Do you know what you are going to be doing later today? Probably. This weekend? Maybe. This time next year? Some vague ideas. How about 3 years from now? You have no idea.
So how come we make 3 year business plans and expect them to come true?
Predicting the future is a tricky business (but even done badly it's the one thing that distinguishes homo-sapiens from other species).
Still, we make predictions - in business plans, project plans, when setting expectations, especially when asking someone for money or time.
Here's three important practical considerations to learn about planning which I will share and I hope you find useful...
1. Observation: prediction inaccuracy is exponential
I thought I was going to write this article and be finished it by now. It turns out that someone came up to my desk and I just have come back from a 20 minute meeting.
Prediction accuracy decreases the further we go into the future. Importantly, accuracy decreases on an exponential scale. Accuracy does not decrease in a linear fashion. It's not a [put a number here] percentage week on week decrease in accuracy. Your ability to predict is compounded each time period by your inaccuracy in the previous period.
Think of inaccuracy to be like a credit card debt that remains unpaid. Slightly inaccurate next week means very very inaccurate a year from now.
2. Tip: Fibonacci number sequences are very useful in prediction models
I'm not a mathematician. I won't pretend to be able explain the logic behind a Fiboacci sequence. I will just state what the sequence looks like.
Here's an example.
How can this be useful?
Say you're predicting how long a piece of development work will take. It's relatively straightforward for a developer to assess whether a job will take a day or two days. Once you get past the first couple of days it becomes increasingly difficult to predict accurately. If you use a Fibonacci sequence as your only options, predicting from it forces you to make a broad-brush guess for the larger jobs.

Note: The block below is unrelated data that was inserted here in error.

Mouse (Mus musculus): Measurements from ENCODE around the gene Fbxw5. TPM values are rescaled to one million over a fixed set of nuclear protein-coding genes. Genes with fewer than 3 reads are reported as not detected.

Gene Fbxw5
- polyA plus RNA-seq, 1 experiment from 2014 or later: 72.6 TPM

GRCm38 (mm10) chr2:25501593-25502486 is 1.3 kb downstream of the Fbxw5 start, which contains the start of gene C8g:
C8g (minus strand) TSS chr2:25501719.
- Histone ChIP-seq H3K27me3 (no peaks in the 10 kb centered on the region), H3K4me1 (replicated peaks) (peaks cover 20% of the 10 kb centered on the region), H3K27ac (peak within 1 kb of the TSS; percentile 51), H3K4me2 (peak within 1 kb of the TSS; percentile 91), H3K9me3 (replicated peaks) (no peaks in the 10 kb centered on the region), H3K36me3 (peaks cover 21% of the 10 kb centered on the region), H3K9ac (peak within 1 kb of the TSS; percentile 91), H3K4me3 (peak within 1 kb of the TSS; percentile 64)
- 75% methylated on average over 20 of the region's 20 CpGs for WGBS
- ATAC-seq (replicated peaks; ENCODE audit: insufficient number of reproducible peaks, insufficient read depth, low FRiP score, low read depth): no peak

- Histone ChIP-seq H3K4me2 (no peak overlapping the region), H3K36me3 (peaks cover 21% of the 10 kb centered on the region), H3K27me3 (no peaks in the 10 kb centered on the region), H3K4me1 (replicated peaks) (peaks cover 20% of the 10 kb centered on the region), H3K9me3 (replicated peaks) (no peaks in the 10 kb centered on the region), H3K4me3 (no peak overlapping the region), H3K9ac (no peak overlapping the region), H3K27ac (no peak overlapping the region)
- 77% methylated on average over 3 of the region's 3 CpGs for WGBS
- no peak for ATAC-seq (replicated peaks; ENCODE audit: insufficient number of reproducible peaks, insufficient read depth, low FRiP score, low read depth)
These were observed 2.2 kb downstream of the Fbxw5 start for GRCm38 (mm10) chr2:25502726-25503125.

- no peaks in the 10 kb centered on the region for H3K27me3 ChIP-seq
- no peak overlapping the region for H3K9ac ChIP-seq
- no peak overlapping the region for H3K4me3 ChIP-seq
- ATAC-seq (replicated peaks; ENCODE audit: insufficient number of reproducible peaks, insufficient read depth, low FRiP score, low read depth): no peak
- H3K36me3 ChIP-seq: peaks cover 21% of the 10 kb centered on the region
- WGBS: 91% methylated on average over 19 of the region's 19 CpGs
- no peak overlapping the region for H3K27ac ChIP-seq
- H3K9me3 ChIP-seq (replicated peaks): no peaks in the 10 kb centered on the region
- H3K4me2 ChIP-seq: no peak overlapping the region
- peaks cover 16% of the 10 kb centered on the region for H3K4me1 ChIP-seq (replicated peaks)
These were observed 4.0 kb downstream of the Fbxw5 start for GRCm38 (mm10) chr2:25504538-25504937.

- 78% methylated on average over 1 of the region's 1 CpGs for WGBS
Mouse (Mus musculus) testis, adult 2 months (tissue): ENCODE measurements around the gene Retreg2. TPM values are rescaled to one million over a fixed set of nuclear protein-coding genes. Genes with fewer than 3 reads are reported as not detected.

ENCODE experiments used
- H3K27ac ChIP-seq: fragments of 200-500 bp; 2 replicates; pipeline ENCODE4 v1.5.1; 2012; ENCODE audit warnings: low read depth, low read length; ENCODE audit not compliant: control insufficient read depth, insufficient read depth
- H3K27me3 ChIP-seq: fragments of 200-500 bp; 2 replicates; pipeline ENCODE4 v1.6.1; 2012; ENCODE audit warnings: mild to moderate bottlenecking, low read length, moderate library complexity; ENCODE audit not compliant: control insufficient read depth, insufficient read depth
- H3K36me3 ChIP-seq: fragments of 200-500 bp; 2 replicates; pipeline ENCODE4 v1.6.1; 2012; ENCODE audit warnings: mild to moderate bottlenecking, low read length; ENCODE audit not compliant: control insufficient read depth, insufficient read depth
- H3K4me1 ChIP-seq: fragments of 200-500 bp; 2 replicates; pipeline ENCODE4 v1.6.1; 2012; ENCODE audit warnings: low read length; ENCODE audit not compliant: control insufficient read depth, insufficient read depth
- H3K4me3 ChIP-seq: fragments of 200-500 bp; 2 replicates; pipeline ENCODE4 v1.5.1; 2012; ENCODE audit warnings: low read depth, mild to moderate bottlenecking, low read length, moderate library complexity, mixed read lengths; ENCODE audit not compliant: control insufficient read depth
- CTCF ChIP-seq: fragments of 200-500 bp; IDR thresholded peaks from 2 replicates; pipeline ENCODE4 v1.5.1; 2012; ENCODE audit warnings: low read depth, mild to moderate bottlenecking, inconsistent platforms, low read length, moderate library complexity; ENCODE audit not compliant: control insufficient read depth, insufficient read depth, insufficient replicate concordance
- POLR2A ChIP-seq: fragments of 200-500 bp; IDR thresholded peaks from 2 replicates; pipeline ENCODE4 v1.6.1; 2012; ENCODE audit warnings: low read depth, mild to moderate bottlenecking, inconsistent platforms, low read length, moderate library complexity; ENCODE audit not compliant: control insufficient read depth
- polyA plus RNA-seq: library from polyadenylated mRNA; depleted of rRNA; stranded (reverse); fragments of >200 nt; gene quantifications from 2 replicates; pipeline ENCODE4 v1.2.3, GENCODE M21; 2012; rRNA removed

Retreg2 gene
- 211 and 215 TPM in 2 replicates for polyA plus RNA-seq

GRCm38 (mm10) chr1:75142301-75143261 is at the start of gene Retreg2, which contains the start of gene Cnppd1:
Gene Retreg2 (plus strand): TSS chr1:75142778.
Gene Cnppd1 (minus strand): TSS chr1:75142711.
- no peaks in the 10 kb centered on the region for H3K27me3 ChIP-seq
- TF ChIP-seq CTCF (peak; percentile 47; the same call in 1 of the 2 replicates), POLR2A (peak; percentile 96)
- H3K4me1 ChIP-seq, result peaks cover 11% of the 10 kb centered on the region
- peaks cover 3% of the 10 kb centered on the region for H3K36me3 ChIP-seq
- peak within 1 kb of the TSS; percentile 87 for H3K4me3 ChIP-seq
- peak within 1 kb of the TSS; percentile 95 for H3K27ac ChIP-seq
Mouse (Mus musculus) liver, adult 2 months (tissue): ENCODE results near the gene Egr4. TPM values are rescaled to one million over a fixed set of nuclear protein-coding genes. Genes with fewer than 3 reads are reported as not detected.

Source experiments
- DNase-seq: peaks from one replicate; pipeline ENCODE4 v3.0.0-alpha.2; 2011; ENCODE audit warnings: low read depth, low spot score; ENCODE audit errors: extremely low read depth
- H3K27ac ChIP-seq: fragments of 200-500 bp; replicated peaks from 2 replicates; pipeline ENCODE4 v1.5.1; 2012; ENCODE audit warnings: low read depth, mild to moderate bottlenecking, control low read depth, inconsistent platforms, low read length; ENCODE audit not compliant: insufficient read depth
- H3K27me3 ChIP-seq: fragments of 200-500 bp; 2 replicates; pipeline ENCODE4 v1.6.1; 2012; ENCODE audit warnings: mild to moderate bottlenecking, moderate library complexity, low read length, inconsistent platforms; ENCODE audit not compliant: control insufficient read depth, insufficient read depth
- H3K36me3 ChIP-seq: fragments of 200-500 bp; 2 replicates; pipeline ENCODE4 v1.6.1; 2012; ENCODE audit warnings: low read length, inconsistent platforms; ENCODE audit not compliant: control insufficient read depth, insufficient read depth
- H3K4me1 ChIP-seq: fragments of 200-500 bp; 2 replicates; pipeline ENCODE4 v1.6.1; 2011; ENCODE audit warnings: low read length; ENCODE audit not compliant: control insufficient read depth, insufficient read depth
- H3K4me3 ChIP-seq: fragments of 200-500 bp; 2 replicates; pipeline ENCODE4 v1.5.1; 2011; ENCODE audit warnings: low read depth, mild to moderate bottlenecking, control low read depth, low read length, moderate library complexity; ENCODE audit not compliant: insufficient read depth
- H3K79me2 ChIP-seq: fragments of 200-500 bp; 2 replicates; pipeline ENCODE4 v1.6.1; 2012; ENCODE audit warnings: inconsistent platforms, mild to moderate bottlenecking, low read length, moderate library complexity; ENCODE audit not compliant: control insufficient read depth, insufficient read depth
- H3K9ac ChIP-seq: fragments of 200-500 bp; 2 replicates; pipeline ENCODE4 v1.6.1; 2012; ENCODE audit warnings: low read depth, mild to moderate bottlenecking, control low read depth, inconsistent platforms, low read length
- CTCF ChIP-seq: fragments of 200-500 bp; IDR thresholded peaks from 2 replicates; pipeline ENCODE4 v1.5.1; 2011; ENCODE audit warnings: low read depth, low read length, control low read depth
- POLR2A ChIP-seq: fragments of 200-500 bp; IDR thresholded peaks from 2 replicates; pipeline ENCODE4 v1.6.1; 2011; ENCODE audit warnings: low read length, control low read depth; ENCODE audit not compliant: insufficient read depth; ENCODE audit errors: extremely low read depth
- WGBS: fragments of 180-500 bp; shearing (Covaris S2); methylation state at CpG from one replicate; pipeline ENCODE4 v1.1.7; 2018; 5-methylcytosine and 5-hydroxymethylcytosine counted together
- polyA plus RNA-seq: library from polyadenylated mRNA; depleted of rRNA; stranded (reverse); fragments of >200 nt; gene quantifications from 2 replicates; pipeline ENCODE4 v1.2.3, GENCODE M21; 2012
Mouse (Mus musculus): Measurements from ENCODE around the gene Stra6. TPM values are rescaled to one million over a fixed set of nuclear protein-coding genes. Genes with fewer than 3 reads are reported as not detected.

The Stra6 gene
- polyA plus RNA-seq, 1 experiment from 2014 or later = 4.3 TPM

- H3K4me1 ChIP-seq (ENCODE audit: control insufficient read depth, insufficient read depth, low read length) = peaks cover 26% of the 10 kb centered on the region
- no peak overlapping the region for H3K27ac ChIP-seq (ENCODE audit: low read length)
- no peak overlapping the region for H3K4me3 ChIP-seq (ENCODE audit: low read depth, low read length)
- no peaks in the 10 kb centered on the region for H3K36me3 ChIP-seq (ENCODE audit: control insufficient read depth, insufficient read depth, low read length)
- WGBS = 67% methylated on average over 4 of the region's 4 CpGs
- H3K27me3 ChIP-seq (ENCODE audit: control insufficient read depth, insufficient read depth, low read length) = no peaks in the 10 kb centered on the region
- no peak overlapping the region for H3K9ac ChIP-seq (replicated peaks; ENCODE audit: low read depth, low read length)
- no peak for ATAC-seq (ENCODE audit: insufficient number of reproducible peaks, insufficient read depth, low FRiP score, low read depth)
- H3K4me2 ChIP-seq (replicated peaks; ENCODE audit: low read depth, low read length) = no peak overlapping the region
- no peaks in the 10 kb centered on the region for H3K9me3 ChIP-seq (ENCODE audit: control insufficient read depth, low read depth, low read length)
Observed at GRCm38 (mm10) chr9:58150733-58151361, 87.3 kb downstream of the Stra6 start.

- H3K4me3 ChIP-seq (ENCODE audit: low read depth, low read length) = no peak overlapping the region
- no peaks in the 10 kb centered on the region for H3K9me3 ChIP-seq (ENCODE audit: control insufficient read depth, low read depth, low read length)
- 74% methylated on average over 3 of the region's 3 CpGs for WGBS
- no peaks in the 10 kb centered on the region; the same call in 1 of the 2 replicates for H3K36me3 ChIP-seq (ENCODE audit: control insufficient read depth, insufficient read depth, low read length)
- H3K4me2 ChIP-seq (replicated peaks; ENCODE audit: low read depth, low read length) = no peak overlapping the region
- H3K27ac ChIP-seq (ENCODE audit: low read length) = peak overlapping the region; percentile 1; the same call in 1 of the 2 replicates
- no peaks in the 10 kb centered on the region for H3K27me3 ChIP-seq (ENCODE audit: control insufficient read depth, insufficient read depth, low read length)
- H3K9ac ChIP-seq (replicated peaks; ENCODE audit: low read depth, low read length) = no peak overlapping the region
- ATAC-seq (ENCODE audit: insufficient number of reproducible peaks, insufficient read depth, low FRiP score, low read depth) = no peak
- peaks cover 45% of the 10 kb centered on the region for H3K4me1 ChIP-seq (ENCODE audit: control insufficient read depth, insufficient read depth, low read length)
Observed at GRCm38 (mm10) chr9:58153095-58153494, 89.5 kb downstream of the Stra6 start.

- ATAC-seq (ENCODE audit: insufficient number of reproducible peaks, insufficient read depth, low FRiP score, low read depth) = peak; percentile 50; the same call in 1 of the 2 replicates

Our ability to predict is less accurate at larger scale and over longer timeframes. Especially (as is often the case in startups and software development), for things that are being done for the first time.
So - don't pretend there's a significant difference between 21 days and 22 days. More important is to ask, "Is this more likely to be 13 days, 21 days or 34 days?"
You'll end up being more accurate as a result.
(Side note: in one of my very first blog posts in 2007 I wrote about a practical example of this, a technique we used at Expedia called "Planning Poker".)
3. Tip: The best plans have levers that can be exposed and tested
In your business plan / project plan, show your main assumptions.
Importantly, show highlighted (bright yellow) input cells on a cover sheet for each major assumption. Then, use a drop down menu where you can toggle the assumptions between different settings.
Example: if sales per salesperson is a major assumption and you are assuming say 10 sales per person, then offer up other choices such as 4, 8, 12 and 14. The range therefore goes from -60% to plus 40%.
Do this for each assumption and work out what needs to go wrong for the plan to fail.
Ironically I finished this blog post about 5 hours later than I thought I would.